As a frozen entree, it was above average, and the tiny portion of beef was pretty tasty. But it tastes no more like bibimbap than a Big Mac does. The worst thing about this is that people may eat it, think that's what bibimbap tastes like, and never order the real thing.

    Though it did kind of make me want to go get a stone-pot bibimbap. Fortunately, that's easy around here.

  8. I agree with Wintersweet... I saw this and got so excited because I love and grew up eating bibimbap. The flavors are off, but that is to be expected in frozen foods. My annoyance with this meal is its lack of mix in's. I feel like I paid 3.49 for some white rice. The veggie/meat portions are quite sad.

  9. I tried it for the first time last week and was pleasantly surprised. I also thought it could have done with a more generous inclusion of veggies (and meat), but found the flavors of everything to be pretty accurate and very tasty. I also make bibimbap at home, and this was quite close.

    The fun part about "real" bibimbap is that it is so customizable for personal tastes - if you try this one and feel something is missing, by all means, add it in! Another poster pointed out that the name roughly translates to "mixed rice," so it's not really possible to get it wrong. Just mix in what you like.

    One thing I have to point out, though, is that what looks like egg on the box turned out to be bean sprouts (which are part of the namul/나물 used in the real thing). The greens are indeed spinach, not kale or seaweed.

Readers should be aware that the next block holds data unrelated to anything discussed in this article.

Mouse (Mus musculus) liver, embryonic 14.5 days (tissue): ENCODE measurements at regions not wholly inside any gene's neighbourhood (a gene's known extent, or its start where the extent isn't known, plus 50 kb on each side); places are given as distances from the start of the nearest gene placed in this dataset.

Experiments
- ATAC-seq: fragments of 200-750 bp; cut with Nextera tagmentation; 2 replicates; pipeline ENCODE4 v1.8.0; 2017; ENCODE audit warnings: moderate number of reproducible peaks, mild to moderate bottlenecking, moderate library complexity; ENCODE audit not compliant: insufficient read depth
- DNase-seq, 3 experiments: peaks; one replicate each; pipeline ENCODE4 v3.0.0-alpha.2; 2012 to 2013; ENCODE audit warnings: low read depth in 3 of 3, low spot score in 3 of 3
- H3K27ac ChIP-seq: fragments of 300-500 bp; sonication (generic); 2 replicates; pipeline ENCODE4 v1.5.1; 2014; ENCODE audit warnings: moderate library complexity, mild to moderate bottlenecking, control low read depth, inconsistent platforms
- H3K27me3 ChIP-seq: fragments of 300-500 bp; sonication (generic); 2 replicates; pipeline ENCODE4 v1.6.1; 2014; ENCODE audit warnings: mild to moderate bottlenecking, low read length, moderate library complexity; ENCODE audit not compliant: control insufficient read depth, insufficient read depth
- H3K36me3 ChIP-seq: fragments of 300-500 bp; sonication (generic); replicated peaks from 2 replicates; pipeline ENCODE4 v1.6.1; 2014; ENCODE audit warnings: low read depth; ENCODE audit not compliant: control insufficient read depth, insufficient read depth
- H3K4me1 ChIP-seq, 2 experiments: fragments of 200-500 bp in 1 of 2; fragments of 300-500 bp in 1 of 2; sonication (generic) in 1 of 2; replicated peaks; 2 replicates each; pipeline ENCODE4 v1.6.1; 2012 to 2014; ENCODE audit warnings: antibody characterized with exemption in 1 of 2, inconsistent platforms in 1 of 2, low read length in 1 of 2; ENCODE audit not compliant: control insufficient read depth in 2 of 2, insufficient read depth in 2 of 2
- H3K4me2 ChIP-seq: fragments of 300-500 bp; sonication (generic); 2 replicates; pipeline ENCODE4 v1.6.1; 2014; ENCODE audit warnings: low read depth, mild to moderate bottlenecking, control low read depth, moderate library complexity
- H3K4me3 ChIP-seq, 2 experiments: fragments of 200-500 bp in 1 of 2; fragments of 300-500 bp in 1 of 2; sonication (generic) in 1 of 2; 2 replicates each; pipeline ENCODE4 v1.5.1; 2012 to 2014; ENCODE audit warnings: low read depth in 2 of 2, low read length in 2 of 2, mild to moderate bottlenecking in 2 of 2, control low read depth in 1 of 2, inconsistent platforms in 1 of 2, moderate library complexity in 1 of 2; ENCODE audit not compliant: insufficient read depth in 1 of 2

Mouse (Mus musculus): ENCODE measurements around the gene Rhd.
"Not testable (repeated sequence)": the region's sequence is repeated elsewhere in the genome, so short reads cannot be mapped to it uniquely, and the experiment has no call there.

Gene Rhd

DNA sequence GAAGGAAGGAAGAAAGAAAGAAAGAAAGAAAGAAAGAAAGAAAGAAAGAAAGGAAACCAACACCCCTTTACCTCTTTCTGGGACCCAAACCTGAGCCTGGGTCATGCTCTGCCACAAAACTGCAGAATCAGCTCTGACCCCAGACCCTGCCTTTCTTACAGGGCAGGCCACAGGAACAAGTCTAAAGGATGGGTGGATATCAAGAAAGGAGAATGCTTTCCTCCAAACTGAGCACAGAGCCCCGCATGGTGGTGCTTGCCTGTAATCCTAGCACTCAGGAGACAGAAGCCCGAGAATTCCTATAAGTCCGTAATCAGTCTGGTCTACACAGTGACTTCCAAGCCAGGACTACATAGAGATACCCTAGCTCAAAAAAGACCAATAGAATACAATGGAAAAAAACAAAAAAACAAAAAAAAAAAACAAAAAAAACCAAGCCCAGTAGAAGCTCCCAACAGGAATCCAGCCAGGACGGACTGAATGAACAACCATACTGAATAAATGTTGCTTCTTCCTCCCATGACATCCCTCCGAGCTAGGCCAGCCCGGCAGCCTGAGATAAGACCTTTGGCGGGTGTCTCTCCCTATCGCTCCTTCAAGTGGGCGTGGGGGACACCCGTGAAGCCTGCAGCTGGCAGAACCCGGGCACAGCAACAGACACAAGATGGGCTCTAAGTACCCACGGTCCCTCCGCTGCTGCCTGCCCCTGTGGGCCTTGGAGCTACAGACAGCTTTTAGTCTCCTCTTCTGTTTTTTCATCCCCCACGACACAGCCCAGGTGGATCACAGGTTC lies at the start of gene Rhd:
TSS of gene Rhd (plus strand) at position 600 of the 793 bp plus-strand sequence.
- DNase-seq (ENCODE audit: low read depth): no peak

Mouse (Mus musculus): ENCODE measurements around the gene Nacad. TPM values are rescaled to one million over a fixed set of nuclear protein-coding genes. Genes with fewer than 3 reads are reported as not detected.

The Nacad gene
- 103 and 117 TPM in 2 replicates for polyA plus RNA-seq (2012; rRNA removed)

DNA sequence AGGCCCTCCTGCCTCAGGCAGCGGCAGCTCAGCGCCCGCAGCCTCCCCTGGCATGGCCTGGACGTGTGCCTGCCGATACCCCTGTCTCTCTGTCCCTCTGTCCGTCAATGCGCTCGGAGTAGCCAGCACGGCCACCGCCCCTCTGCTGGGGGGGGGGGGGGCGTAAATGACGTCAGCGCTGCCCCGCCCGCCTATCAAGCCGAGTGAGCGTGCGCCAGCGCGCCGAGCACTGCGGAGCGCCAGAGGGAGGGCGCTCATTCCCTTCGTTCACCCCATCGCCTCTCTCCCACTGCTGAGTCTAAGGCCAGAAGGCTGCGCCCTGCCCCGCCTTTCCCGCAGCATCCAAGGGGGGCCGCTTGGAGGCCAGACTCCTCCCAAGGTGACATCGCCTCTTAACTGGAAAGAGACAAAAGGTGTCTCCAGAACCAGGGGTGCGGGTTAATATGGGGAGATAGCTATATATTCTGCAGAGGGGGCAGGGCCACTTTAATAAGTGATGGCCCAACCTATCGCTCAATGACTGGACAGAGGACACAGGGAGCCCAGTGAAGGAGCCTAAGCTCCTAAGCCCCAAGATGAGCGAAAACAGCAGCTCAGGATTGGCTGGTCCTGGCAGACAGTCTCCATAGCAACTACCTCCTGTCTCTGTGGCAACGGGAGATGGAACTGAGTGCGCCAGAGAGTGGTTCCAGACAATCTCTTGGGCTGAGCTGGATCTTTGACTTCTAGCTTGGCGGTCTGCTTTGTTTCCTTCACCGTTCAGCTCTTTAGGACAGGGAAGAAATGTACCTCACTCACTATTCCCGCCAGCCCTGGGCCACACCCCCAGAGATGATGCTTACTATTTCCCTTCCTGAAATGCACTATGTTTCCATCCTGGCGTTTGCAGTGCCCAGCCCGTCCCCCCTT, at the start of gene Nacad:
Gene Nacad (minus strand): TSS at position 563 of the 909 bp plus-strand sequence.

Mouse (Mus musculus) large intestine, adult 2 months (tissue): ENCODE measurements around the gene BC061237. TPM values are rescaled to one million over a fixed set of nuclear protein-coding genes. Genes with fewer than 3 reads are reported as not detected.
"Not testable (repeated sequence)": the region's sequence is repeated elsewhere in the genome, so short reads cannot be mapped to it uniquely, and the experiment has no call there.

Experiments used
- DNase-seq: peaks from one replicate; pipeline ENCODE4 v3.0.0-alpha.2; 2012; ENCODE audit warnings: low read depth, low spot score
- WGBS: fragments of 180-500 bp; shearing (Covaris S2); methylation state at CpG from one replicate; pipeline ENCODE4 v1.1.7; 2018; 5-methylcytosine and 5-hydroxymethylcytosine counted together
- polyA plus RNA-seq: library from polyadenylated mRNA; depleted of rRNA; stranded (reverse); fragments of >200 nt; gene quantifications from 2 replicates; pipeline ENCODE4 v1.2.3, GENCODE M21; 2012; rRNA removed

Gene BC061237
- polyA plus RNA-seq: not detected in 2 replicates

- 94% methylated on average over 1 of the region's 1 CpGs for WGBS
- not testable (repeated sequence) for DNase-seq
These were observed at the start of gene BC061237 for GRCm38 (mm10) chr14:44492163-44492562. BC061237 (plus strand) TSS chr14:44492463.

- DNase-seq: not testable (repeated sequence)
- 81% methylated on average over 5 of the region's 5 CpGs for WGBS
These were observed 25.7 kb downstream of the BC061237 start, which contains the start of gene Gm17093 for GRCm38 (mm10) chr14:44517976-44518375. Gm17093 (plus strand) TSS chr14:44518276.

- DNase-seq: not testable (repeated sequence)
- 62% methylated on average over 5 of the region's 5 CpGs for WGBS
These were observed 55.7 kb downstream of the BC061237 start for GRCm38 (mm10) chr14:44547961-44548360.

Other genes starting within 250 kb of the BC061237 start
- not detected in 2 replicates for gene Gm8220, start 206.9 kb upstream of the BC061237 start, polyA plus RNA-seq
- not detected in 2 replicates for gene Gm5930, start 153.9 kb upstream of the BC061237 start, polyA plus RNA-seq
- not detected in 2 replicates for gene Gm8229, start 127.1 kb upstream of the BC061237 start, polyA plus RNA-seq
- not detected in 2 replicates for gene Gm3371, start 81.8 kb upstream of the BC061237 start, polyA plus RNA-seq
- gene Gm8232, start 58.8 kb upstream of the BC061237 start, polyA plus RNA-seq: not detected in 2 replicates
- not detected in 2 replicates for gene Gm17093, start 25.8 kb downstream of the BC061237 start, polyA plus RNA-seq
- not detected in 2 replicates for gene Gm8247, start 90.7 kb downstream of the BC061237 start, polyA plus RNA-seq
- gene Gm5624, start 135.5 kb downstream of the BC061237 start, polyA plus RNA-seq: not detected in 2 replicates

10. Hello Nathan,

    Today I learned that Trader Joe's is carrying this bibimbap bowl and was pleasantly surprised. I decided to look it up on the Internet and stumbled upon your blog entry. The green veggies would be spinach; Koreans don't use kale in bibimbap. It isn't seaweed either because it's usually crisp seaweed that's sprinkled over the dish.

    Also, I have to say that I took offense to your comment about kimchi being "nasty." I understand that most people don't like fermented cabbage dishes, but there's no reason to hate on another culture's dish that is included in nearly every meal. If you don't like it, then just say it isn't to your liking or preference of taste. But nasty? Come on now; that's just rude.

    I'm a Korean American and I appreciate the fairly positive feedback about this bibimbap bowl. However, I would appreciate it even more if you kept the "nasty" to yourself. I know I don't have to read your blog entry and you're exercising your right to freedom of speech or whatever, but I think it's just common courtesy to not say something is "nasty" about a foreign culture you couldn't possibly know all about. At least, that's how I was raised.

  11. Trader Joe's "Bibimbap Bowl" has become one of my favorite items for lunch at work. (Even a Scottish-American like myself can love it.)

    And I agree with Om about something: The only food that's "nasty" is food that's badly spoiled.